Significance of Chrysotile Asbestos in Sri Lanka’s roofing and construction industry
November 21, 2017 – Panel members (from left): H.D.S. Premasiri, Senior Scientist, Coordinator-Air Quality, noise and vibrations, Prof. Asoka Perera, Professor of Civil Engineering, Roshan Madawela, Founding CEO, Real-Estate Intelligence Unit (RIU), Dr. W.M. Palipana, Deputy Commissioner of Labour (Occupational Hygiene), Anton Edema Coordinator FCPMA
The Chamber of Construction Industry Sri Lanka (CCI) and the Chrysotile Information Centre of Sri Lanka (CIC) have shared the findings of two in-depth studies conducted by the National Building Research Organization (NBRO) and the University of Moratuwa on Chrysotile roofing products. Of note, these are the first-ever such studies to be conducted in Sri Lanka.
Specifically, reports titled ‘Air-Pollution from Chrysotile Fibre in Roofing Products in Sri Lanka’ and ‘A Comparison of Substitutes for Chrysotile Fibre Cement Roofing Sheets’ were shared with the public at a conference held recently at the Hotel Ramada, Colombo.
The first study, carried out by the NBRO, reviewed conditions in both the working (ambient) and general environment. The NBRO carried out the study focusing on chrysotile fibre exposure in three main areas – manufacturing sites, construction sites and demolition sites and houses – where Chrysotile cement roofing sheets are used.
According to H.D.S. Premasiri, Senior Scientist at Environmental Studies and Service Division, NBRO, “All the exposure levels of chrysotile fibres in all three studies are much below internationally-recognised safety thresholds limit [OSHA (Occupational Safety and Health Administration) Standard of Permissible Exposure Limit (PEL)] which is 0.1 Fibre per cubic centimetre in all three studies.”
Chrysotile Information Centre Director Sunil Amarawansa added, “In Sri Lanka there are four manufacturers engaged in the manufacture of Chrysotile cement fibre roofing sheets and all the factories have adopted the ‘Safe Use of Chrysotile Fibre’ practice, minimising the risk of Chrysotile fibre to become air borne and prevent exposure to workers.”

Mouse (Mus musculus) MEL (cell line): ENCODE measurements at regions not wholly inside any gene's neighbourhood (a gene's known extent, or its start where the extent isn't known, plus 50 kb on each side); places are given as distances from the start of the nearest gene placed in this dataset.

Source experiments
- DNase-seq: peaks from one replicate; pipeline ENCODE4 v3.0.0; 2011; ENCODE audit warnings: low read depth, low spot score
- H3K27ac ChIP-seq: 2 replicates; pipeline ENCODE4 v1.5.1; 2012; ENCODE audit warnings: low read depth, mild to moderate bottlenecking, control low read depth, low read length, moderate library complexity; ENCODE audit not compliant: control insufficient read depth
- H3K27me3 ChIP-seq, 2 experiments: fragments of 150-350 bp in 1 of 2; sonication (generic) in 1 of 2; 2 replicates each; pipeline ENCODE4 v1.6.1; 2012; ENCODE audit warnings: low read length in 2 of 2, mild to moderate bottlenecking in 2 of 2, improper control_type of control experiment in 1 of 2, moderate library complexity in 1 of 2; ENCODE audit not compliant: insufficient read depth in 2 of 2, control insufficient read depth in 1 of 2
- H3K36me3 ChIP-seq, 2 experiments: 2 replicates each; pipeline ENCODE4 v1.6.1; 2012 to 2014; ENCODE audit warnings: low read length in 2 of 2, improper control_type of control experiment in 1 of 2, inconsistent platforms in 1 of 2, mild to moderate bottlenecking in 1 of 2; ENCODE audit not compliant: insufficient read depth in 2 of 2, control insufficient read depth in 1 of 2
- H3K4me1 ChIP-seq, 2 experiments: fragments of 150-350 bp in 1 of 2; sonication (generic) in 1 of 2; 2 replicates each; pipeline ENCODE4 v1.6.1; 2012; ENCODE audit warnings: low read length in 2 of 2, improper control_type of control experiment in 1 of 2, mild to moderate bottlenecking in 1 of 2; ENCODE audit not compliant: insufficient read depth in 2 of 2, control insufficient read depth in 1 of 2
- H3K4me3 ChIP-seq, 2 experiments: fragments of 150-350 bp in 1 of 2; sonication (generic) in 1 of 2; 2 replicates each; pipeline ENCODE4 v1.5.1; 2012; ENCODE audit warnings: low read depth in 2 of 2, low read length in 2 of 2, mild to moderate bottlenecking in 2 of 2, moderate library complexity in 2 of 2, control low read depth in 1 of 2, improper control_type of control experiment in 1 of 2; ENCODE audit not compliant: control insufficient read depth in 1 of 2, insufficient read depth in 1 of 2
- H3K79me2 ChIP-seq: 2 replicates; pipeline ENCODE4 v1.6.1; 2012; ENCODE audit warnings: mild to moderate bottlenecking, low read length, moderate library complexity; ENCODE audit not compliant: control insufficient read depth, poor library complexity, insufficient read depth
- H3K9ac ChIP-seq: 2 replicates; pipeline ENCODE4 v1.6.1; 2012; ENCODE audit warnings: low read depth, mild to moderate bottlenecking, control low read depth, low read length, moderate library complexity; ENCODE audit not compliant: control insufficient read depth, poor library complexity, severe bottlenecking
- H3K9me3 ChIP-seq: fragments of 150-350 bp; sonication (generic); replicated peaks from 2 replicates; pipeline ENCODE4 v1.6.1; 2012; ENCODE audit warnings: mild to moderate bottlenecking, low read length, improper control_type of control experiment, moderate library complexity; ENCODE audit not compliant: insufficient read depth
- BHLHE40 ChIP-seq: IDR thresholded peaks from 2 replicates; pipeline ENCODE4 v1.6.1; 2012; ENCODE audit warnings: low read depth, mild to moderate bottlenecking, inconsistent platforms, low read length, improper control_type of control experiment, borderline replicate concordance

The second study, conducted by the University of Moratuwa involved a comprehensive, comparative analysis of Chrysotile fibre cement roofing sheets and the proposed alternative fibre roofing sheets.
The analysis reviewed comparative engineering properties, usage and technical aspects by conducting technical examination and standard testing to determine the strength and durability.
The study was conducted under the supervision of Professor Asoka Perera, Professor of Civil Engineering at the University, a recognised expert on cement and concrete, and an authority on the subject of developing alternative materials to Chrysotile cement roofing.
Professor Asoka stated, “The purpose of this study was to understand the quality differences of alternative roofing materials versus chrysotile cement roof tiles. The results revealed that non-asbestos fibre cement roofing are nearly two times weaker than chrysotile asbestos sheets, they must be replace frequently, and the total life cycle cost is comparatively higher than Chrysotile Cement roofing sheets.” Furthermore, the study suggests that proposed non-asbestos roofing sheets cannot replace current chrysotile-cement roof tiles because non-asbestos sheets are far below the required quality including durability and strength that are vital for the safety of the consumers.
Since 1955, Sri Lanka has used locally produced chrysotile containing roofing material for home and commercial use. Both international and domestic studies have shown that there is no clear evidence or data on health risks of chrysotile to workers or consumers.
On the critical issue of public health risk, to date not a single specific study that shows the disease burdens caused by chrysotile in Sri Lanka has been conducted. Of note, Professor Ravindra Fernando, Chairman, National Dangerous Drugs Control Board, Faculty of Medicine, University of Colombo said “The latest scientific evidence published internationally strongly supports that Chrysotile is significantly less hazardous than the amphibole forms of asbestos (e.g. crocidolite and amosite) which are NOT imported to Sri Lanka and when properly controlled and used, chrysotile asbestos in its modern day high-density applications does not present risks of any significance to public and/or workers’ health. Therefore, Sri Lanka should NOT ban the use of chrysotile asbestos.”
These two research studies have shown that chrysotile fibre cement presents no airborne fibre risk to workers or consumers and that the products are superior to any substitutes currently on the market.
In addition, chrysotile asbestos roof sheets are the preferred choice of roofing materials, especially amongst Sri Lanka’s low and mid-income populations.
A potential ban on Chrysotile poses adverse impacts on the national economy, even affecting householders’ affordability and quality of living conditions.
Therefore, through the release and dissemination of this research, the organiser aim to provide valuable references and guidance to key decision makers, authorities and stakeholders – towards making favourable decisions to support the country’s economy, and national health, while maintaining a positive environment for international trade relations.